Updating page "The AURORA Program, Dead or Alive?"

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Message posted by Vahe Demirjian (Member since 04/28/2022) on August 10, 2023 at 9:47:42 PST:

The webpage "The AURORA Program, Dead or Alive?" should be taken offline for the following reasons:
1. As noted on this webpage, Ben Rich wrote in his 1994 memoir about his time at the Lockheed Skunk Works that Aurora was merely a codename for funding procurement of the B-2 Spirit. Because no funds requested under the codename Aurora were ever appropriated, it is easy to see that using the codename Aurora for requested funds for B-2 procurement in the P-1 budget document was because the cost of the B-2 program was becoming very difficult for the USAF budget to conceal.
2. The Secret Projects Forum mentions that Appendix E of "Future Years Defense Program (FYDP) Structure," DoD 7045.7-H, dated April 2004, lists Aurora as "historic" rather than active, in which case whoever suggested Aurora could be flying in a different guise as a subsonic reconnaissance platform had no idea that the Quartz/AARS program was still in the design phase when the P-1 budget document containing the name Aurora was written, but was canceled in 1992 without producing hardware.
3. Although the acronym ASTRA comes from a March 1997 issue of the Air Forces Monthly, which interpreted ASTRA as standing for "Advanced Stealth Reconnaissance Aircraft" and alleged that Northrop was the contractor the ASTRA and that the RAF Boscombe Down crash in September 1994 was of the ASTRA, it's unclear if the writer of the Air Force Monthly article mentioning ASTRA coined the ASTRA acronym or got it from an anonymous source. As recently mentioned on this forum, the 1994 crash at RAF Boscombe Down almost certainly was of a fouled towed decoy resulting in a landing mishap of an RAF Panavia Tornado.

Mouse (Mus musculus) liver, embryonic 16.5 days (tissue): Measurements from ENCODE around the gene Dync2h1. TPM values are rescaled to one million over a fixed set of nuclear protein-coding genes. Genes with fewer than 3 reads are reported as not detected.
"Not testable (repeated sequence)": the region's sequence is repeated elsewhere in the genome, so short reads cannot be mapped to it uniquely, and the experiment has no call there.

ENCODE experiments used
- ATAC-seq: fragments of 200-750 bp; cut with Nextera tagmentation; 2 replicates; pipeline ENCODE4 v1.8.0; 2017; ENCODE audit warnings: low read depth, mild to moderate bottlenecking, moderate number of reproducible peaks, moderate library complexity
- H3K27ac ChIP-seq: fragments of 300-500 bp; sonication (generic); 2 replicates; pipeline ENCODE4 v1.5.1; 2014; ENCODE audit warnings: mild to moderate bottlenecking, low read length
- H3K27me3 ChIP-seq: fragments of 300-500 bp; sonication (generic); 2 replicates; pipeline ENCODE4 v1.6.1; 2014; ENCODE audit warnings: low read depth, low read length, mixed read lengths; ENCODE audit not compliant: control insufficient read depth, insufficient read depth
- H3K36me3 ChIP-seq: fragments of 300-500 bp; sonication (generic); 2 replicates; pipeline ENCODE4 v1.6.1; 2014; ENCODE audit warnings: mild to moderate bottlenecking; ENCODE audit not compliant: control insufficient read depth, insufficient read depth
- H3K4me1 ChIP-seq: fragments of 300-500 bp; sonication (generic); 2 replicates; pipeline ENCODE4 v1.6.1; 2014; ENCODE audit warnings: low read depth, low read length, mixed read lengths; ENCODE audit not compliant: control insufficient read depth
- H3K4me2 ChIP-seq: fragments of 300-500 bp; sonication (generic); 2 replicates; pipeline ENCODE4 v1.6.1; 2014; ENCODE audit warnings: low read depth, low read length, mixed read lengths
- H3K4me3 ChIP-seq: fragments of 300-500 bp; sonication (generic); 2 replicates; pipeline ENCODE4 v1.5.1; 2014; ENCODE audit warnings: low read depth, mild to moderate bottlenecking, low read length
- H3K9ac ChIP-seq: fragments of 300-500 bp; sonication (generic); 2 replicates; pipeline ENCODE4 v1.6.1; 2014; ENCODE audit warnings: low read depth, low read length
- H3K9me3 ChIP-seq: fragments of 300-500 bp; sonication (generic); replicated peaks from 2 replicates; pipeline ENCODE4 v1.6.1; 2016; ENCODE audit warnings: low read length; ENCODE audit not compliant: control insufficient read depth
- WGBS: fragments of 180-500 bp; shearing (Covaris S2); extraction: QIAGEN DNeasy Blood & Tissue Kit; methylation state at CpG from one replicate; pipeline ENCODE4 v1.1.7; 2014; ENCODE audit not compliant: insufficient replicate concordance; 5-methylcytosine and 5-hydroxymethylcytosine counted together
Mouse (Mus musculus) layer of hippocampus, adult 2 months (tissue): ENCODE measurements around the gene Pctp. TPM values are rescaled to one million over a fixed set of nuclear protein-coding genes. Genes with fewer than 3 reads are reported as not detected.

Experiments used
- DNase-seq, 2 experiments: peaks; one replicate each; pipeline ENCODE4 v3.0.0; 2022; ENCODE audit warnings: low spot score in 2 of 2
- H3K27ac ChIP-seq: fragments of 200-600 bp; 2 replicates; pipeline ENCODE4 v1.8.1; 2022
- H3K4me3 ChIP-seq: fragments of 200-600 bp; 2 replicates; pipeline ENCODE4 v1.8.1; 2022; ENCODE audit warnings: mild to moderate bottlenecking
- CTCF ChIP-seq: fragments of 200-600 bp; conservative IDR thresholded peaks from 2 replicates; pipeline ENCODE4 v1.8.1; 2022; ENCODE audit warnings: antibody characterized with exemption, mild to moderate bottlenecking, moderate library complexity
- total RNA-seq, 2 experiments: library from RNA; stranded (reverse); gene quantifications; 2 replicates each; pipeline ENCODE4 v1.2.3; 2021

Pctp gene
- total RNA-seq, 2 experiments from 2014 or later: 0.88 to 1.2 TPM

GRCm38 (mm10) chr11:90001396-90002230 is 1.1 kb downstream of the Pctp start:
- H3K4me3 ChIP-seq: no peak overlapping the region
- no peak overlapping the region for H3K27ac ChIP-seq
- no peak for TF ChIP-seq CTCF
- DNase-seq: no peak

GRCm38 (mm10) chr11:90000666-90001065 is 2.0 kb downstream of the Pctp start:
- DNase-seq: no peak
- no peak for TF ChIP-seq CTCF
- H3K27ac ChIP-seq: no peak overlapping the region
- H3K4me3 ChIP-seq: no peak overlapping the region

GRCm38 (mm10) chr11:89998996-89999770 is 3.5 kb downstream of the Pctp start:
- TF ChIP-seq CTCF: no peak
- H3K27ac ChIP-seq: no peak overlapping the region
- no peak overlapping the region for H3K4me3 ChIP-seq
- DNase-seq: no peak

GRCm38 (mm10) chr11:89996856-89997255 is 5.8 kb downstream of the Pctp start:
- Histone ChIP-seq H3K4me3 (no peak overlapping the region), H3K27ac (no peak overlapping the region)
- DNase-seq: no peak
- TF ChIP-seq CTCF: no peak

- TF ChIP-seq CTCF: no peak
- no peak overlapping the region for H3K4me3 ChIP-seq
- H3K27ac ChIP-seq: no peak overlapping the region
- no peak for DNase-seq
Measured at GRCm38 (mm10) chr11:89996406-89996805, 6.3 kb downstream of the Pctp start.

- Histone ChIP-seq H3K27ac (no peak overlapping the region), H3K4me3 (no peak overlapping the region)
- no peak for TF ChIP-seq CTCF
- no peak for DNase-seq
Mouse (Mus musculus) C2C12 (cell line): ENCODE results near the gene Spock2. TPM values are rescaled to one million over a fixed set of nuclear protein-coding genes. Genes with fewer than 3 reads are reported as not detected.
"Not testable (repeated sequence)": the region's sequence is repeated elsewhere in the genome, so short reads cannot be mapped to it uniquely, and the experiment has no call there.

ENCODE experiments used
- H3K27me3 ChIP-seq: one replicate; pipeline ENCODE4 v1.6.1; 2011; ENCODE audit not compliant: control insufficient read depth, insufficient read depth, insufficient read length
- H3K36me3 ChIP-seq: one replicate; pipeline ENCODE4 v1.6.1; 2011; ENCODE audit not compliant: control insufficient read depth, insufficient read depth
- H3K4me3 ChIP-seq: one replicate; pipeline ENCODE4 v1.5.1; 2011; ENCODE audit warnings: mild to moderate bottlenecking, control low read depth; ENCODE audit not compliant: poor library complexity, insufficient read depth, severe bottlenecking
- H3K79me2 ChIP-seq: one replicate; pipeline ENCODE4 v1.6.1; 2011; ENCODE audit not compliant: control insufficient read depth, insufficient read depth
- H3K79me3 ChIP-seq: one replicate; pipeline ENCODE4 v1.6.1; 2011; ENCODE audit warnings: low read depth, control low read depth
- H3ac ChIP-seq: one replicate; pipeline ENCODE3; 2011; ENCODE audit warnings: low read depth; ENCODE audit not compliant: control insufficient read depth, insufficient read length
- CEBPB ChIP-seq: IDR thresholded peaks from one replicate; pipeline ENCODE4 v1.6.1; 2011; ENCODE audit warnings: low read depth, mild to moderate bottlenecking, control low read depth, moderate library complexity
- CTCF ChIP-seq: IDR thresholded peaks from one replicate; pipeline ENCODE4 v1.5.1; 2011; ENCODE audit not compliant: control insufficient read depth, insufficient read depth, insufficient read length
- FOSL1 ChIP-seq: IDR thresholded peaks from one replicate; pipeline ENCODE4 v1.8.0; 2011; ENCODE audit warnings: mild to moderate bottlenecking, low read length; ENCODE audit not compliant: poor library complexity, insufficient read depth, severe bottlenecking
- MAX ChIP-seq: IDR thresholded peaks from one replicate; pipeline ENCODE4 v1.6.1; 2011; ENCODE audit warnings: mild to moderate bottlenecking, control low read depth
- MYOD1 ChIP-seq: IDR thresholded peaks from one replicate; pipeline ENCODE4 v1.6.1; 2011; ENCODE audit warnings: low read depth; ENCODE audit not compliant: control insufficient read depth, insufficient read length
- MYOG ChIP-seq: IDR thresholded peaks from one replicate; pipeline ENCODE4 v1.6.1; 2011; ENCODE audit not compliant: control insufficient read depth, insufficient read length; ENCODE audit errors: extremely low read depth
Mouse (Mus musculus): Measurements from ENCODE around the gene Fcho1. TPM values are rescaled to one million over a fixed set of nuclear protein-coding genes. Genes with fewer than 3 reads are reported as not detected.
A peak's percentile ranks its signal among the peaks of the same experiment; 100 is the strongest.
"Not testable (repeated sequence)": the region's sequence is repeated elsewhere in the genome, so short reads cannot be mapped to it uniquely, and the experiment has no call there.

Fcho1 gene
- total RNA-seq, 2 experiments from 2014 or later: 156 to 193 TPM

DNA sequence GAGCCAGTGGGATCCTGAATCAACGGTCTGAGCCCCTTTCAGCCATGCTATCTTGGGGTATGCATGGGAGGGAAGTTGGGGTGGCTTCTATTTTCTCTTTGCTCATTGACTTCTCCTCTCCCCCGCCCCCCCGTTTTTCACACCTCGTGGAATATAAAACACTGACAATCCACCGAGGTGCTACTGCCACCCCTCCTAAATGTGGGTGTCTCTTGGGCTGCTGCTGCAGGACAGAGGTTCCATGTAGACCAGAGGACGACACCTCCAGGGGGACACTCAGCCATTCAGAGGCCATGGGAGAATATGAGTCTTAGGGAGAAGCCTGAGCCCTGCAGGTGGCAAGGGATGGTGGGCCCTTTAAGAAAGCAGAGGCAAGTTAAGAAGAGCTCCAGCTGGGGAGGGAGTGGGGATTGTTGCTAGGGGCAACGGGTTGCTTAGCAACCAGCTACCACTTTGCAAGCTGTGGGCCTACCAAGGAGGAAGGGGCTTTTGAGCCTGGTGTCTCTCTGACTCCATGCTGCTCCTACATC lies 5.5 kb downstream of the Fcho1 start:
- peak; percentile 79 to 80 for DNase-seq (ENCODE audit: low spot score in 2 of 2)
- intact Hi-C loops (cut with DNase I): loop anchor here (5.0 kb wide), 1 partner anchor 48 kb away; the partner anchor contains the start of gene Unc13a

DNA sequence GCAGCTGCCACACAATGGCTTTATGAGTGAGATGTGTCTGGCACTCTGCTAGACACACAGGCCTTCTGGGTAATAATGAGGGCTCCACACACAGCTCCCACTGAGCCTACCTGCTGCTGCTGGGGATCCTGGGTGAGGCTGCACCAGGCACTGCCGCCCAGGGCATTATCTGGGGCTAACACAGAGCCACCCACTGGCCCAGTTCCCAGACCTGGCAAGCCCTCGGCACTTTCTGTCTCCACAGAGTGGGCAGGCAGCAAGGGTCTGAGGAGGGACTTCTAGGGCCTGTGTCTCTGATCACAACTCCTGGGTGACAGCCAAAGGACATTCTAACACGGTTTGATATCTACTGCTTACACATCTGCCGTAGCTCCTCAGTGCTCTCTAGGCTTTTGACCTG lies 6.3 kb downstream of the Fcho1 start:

4. Adrian Mann's computer-generated images of the supposed hypersonic spyplane with which Bill Sweetman erroneously associated the codename Aurora relied on Sweetman's conjectural drawing of the putative Mach 6 spyplane on his book "Aurora: The Pentagon's Secret Hypersonic Spyplane", which was based on the outline of the aircraft seen refueling from a KC-135 by Chris Gibson in 1989 and Sweetman's analysis of design studies for hypersonic aircraft.

Attached link: https://www.secretprojects.co.uk/threads/aurora-a-famous-speculative-project.7886/page-12#post-534730


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